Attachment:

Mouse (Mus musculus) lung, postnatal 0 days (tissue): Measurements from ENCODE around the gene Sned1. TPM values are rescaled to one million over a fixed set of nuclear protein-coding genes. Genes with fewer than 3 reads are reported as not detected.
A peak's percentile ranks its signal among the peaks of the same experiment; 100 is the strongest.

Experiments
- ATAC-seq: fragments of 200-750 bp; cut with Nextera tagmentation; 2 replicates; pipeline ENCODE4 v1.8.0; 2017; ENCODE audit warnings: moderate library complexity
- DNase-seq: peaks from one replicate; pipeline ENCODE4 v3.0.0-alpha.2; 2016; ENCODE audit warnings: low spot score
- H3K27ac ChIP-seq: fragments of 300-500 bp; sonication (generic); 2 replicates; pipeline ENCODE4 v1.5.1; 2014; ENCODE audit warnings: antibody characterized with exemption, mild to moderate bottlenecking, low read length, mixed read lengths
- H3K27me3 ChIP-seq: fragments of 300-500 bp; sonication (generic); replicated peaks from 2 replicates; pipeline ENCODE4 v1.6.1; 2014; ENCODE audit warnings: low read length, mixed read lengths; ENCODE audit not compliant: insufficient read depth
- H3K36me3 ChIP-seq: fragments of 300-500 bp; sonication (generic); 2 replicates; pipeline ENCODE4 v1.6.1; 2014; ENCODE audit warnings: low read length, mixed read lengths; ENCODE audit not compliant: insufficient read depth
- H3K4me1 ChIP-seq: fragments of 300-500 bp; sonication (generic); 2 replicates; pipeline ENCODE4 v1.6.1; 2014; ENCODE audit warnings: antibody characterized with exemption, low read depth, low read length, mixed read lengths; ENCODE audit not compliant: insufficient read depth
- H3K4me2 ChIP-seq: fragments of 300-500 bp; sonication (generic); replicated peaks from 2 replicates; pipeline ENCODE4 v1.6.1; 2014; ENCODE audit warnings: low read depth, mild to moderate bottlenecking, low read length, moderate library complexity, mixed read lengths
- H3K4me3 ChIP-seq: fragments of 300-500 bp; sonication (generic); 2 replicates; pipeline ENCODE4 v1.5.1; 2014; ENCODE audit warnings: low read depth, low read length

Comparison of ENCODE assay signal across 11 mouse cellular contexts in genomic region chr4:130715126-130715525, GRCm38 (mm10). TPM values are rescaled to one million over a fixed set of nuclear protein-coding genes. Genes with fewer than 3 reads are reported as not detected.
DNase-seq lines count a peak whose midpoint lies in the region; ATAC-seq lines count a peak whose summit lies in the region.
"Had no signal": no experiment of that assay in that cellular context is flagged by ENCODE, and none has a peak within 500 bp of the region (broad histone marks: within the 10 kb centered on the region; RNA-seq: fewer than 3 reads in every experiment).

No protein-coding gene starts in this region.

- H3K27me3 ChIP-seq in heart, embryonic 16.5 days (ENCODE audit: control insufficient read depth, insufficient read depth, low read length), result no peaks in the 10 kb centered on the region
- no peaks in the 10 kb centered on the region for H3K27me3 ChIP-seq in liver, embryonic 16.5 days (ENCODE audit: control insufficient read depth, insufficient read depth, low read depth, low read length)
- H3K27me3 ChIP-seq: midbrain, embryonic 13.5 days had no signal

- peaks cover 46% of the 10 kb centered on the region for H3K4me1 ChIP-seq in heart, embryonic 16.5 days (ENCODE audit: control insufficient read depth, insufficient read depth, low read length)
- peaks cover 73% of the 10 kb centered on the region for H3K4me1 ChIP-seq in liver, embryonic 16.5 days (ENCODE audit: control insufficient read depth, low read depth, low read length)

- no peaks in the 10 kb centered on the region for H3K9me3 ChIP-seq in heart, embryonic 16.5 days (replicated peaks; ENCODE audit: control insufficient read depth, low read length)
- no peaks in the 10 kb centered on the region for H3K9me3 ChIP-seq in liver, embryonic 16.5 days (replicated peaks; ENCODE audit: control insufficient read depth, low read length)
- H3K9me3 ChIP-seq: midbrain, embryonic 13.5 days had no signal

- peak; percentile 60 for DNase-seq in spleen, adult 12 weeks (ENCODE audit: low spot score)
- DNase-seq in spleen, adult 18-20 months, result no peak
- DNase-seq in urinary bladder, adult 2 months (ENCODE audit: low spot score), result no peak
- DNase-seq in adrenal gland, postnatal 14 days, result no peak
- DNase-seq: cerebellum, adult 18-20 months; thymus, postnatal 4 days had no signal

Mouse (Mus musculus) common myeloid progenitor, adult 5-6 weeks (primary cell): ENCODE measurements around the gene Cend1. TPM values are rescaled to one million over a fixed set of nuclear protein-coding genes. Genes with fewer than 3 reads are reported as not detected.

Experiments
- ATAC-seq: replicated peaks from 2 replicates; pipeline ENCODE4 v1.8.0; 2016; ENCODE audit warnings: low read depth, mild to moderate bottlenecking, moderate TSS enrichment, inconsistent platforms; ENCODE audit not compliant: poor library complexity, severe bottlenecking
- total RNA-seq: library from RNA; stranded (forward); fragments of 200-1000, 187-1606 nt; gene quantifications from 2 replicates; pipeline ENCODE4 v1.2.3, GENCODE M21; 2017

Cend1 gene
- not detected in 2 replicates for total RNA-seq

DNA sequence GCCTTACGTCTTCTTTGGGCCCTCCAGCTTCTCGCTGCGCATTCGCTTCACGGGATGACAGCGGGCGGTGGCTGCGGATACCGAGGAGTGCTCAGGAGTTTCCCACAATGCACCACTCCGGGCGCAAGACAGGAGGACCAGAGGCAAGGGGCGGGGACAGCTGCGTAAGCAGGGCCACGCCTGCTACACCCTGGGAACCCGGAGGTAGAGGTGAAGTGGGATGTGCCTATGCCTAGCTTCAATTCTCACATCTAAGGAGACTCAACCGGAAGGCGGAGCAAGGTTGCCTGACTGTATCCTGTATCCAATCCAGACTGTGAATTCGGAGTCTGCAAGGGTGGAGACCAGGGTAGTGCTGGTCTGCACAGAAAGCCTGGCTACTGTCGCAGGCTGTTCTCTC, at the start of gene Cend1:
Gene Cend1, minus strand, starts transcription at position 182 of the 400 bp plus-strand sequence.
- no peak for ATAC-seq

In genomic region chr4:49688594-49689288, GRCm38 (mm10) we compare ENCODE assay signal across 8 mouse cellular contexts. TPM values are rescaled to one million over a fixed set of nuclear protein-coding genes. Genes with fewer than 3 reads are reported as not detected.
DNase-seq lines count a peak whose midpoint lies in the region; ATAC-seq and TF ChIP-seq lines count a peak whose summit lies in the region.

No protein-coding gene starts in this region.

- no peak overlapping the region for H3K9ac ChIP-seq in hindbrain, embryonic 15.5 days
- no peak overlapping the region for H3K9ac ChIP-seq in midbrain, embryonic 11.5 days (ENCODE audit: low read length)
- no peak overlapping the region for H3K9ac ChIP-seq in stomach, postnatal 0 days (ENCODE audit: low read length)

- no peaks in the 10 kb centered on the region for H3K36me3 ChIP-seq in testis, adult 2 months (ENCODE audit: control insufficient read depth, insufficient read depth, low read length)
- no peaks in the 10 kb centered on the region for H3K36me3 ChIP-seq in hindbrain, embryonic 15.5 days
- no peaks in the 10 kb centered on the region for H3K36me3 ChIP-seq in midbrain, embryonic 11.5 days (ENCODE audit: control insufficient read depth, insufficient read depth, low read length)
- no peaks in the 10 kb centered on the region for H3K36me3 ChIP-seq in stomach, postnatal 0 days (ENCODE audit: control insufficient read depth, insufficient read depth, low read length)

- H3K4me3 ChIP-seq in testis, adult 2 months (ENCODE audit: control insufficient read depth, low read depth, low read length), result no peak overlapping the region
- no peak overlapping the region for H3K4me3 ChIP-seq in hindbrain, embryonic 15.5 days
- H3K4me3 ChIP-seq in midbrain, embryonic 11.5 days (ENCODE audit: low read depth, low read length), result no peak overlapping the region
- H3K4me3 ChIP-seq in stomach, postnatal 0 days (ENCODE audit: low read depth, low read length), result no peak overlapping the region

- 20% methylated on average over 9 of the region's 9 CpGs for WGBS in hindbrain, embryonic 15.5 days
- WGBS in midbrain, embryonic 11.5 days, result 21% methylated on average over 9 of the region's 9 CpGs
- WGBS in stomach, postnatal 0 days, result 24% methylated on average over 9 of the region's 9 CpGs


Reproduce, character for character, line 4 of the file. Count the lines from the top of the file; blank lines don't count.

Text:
- ATAC-seq: fragments of 200-750 bp; cut with Nextera tagmentation; 2 replicates; pipeline ENCODE4 v1.8.0; 2017; ENCODE audit warnings: moderate library complexity